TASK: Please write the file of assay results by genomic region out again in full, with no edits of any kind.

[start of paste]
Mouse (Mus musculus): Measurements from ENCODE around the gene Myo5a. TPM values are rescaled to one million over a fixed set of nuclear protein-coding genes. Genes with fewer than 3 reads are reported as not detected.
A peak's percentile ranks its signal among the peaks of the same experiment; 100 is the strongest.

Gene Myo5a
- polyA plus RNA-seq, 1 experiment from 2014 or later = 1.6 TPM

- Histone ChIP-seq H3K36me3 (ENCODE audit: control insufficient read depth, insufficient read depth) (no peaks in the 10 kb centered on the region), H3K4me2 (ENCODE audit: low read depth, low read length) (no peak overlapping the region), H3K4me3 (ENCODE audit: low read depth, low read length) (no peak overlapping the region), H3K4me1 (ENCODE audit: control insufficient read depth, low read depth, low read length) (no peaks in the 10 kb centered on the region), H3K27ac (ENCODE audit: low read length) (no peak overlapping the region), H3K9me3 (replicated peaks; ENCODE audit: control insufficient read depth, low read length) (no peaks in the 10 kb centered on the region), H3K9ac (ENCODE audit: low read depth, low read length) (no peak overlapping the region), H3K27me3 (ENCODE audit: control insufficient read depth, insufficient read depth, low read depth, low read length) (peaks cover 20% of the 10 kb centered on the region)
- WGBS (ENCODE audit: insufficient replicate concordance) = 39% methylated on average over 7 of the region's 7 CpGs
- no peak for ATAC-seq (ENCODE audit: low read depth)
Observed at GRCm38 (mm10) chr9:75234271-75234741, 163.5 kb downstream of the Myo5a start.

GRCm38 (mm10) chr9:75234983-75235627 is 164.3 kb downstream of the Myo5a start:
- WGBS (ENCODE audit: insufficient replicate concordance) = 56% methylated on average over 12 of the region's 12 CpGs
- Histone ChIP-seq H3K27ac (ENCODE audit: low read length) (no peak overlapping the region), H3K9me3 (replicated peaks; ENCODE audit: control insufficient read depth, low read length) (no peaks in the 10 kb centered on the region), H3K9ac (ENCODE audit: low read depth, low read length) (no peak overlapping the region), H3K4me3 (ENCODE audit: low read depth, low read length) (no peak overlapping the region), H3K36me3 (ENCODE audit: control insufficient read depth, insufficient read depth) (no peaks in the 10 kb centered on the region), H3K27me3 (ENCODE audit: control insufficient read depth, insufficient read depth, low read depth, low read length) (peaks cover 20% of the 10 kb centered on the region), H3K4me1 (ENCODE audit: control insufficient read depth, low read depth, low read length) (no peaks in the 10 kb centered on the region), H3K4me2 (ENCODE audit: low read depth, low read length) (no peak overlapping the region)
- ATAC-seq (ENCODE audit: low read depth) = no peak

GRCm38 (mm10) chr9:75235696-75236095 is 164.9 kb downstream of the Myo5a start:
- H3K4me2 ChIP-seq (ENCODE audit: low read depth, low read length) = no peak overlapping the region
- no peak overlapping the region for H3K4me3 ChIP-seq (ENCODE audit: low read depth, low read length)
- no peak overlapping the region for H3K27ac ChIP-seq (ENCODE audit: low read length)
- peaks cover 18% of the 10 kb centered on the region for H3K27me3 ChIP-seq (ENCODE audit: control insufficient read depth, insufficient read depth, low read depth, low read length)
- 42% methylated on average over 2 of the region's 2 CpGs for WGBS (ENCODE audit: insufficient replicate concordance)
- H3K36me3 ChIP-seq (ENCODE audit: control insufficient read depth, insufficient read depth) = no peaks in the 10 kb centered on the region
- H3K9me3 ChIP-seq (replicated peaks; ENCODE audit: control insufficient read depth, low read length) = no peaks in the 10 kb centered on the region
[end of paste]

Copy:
Mouse (Mus musculus): Measurements from ENCODE around the gene Myo5a. TPM values are rescaled to one million over a fixed set of nuclear protein-coding genes. Genes with fewer than 3 reads are reported as not detected.
A peak's percentile ranks its signal among the peaks of the same experiment; 100 is the strongest.

Gene Myo5a
- polyA plus RNA-seq, 1 experiment from 2014 or later = 1.6 TPM

- Histone ChIP-seq H3K36me3 (ENCODE audit: control insufficient read depth, insufficient read depth) (no peaks in the 10 kb centered on the region), H3K4me2 (ENCODE audit: low read depth, low read length) (no peak overlapping the region), H3K4me3 (ENCODE audit: low read depth, low read length) (no peak overlapping the region), H3K4me1 (ENCODE audit: control insufficient read depth, low read depth, low read length) (no peaks in the 10 kb centered on the region), H3K27ac (ENCODE audit: low read length) (no peak overlapping the region), H3K9me3 (replicated peaks; ENCODE audit: control insufficient read depth, low read length) (no peaks in the 10 kb centered on the region), H3K9ac (ENCODE audit: low read depth, low read length) (no peak overlapping the region), H3K27me3 (ENCODE audit: control insufficient read depth, insufficient read depth, low read depth, low read length) (peaks cover 20% of the 10 kb centered on the region)
- WGBS (ENCODE audit: insufficient replicate concordance) = 39% methylated on average over 7 of the region's 7 CpGs
- no peak for ATAC-seq (ENCODE audit: low read depth)
Observed at GRCm38 (mm10) chr9:75234271-75234741, 163.5 kb downstream of the Myo5a start.

GRCm38 (mm10) chr9:75234983-75235627 is 164.3 kb downstream of the Myo5a start:
- WGBS (ENCODE audit: insufficient replicate concordance) = 56% methylated on average over 12 of the region's 12 CpGs
- Histone ChIP-seq H3K27ac (ENCODE audit: low read length) (no peak overlapping the region), H3K9me3 (replicated peaks; ENCODE audit: control insufficient read depth, low read length) (no peaks in the 10 kb centered on the region), H3K9ac (ENCODE audit: low read depth, low read length) (no peak overlapping the region), H3K4me3 (ENCODE audit: low read depth, low read length) (no peak overlapping the region), H3K36me3 (ENCODE audit: control insufficient read depth, insufficient read depth) (no peaks in the 10 kb centered on the region), H3K27me3 (ENCODE audit: control insufficient read depth, insufficient read depth, low read depth, low read length) (peaks cover 20% of the 10 kb centered on the region), H3K4me1 (ENCODE audit: control insufficient read depth, low read depth, low read length) (no peaks in the 10 kb centered on the region), H3K4me2 (ENCODE audit: low read depth, low read length) (no peak overlapping the region)
- ATAC-seq (ENCODE audit: low read depth) = no peak

GRCm38 (mm10) chr9:75235696-75236095 is 164.9 kb downstream of the Myo5a start:
- H3K4me2 ChIP-seq (ENCODE audit: low read depth, low read length) = no peak overlapping the region
- no peak overlapping the region for H3K4me3 ChIP-seq (ENCODE audit: low read depth, low read length)
- no peak overlapping the region for H3K27ac ChIP-seq (ENCODE audit: low read length)
- peaks cover 18% of the 10 kb centered on the region for H3K27me3 ChIP-seq (ENCODE audit: control insufficient read depth, insufficient read depth, low read depth, low read length)
- 42% methylated on average over 2 of the region's 2 CpGs for WGBS (ENCODE audit: insufficient replicate concordance)
- H3K36me3 ChIP-seq (ENCODE audit: control insufficient read depth, insufficient read depth) = no peaks in the 10 kb centered on the region
- H3K9me3 ChIP-seq (replicated peaks; ENCODE audit: control insufficient read depth, low read length) = no peaks in the 10 kb centered on the region